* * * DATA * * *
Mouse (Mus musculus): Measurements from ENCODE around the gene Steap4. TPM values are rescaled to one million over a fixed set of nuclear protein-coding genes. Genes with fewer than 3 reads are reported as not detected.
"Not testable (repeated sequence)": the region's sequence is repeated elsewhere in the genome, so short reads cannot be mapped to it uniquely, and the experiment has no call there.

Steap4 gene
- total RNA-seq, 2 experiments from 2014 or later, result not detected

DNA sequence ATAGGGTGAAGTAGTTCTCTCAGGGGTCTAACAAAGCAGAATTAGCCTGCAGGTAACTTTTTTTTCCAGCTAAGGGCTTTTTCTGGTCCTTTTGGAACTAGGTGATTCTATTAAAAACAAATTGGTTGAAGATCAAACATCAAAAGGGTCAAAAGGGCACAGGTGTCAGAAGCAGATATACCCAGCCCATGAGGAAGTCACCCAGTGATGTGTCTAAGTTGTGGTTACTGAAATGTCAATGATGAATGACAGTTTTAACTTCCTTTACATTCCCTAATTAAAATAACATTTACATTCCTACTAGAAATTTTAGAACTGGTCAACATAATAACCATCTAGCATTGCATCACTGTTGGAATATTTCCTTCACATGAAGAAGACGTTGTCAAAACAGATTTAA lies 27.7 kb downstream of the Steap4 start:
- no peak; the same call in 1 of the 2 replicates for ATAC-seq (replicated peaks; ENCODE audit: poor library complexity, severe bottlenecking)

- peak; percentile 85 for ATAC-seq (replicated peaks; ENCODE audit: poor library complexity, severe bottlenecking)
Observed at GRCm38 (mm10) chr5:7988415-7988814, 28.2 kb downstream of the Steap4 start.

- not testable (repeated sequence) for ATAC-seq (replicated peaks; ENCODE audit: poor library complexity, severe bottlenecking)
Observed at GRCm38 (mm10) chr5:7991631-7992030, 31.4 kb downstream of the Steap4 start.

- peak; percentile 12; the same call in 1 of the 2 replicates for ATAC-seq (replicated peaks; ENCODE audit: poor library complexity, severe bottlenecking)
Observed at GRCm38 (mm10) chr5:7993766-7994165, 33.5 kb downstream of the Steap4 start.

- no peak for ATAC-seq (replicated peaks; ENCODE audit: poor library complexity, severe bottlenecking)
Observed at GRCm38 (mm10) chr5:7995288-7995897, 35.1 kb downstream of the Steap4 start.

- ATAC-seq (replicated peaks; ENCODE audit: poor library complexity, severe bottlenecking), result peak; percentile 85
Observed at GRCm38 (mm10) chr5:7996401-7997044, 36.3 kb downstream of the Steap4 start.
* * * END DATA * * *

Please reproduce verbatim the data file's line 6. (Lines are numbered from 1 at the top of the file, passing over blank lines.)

- no peak; the same call in 1 of the 2 replicates for ATAC-seq (replicated peaks; ENCODE audit: poor library complexity, severe bottlenecking)